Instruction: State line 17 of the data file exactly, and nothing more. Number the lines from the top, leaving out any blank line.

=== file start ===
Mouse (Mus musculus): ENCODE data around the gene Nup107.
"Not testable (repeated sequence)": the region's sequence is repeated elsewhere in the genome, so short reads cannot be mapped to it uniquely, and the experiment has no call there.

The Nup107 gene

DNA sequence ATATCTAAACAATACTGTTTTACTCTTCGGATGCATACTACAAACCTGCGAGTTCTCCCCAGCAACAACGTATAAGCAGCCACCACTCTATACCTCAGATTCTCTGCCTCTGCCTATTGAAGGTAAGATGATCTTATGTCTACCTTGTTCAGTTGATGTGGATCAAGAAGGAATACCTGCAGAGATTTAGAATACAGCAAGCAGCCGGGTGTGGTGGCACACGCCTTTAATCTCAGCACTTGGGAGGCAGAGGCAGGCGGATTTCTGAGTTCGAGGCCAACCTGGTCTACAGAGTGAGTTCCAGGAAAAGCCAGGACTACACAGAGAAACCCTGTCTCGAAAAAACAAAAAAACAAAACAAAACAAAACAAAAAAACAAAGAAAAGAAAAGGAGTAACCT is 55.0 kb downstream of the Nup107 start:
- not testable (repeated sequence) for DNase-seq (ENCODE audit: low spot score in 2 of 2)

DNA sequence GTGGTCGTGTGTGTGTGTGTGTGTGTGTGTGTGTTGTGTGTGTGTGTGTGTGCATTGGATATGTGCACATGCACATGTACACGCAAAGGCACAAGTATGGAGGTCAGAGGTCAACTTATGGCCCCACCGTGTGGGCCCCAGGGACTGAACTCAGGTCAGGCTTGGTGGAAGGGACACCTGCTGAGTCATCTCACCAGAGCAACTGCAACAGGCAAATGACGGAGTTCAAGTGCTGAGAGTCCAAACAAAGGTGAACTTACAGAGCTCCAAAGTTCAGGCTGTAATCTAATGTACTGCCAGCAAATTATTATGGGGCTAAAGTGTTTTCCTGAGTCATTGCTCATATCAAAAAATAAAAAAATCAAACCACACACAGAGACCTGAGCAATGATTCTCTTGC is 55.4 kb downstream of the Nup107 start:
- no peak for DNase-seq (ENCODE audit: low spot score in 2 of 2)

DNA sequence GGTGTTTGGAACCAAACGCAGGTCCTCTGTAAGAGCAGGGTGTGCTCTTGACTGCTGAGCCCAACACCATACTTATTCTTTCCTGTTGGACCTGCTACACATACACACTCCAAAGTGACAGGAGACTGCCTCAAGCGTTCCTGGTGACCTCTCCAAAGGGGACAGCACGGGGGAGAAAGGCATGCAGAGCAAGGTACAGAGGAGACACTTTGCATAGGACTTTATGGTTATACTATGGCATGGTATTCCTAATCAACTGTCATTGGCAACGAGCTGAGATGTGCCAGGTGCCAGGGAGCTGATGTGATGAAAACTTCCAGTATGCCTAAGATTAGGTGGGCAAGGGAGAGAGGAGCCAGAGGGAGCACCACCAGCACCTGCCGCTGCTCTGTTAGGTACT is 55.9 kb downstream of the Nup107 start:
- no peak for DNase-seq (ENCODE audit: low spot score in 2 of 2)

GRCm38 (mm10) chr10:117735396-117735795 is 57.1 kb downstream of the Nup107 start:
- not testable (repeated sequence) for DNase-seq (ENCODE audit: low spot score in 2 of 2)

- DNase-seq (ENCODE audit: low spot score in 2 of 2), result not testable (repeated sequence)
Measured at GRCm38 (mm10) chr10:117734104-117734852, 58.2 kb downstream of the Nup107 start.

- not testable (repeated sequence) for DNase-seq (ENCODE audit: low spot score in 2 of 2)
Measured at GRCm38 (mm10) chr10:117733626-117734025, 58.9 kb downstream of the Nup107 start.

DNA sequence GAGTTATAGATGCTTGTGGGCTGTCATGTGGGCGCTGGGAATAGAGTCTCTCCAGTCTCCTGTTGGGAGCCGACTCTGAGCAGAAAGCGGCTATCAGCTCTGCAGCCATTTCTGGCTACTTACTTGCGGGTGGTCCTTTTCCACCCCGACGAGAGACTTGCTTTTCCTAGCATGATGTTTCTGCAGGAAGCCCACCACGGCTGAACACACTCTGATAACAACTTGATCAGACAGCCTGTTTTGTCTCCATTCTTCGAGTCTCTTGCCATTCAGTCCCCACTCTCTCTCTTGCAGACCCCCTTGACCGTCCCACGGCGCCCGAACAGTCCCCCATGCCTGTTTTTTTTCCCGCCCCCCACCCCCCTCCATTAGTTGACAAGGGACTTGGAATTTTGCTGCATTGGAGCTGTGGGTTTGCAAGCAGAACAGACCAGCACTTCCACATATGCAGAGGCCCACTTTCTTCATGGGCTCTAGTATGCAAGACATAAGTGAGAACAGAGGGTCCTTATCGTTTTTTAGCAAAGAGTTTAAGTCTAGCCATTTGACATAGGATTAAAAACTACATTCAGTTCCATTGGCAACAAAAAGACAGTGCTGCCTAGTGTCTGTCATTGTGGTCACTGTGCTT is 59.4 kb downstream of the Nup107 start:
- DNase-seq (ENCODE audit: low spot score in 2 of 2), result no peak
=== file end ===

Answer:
- DNase-seq (ENCODE audit: low spot score in 2 of 2), result no peak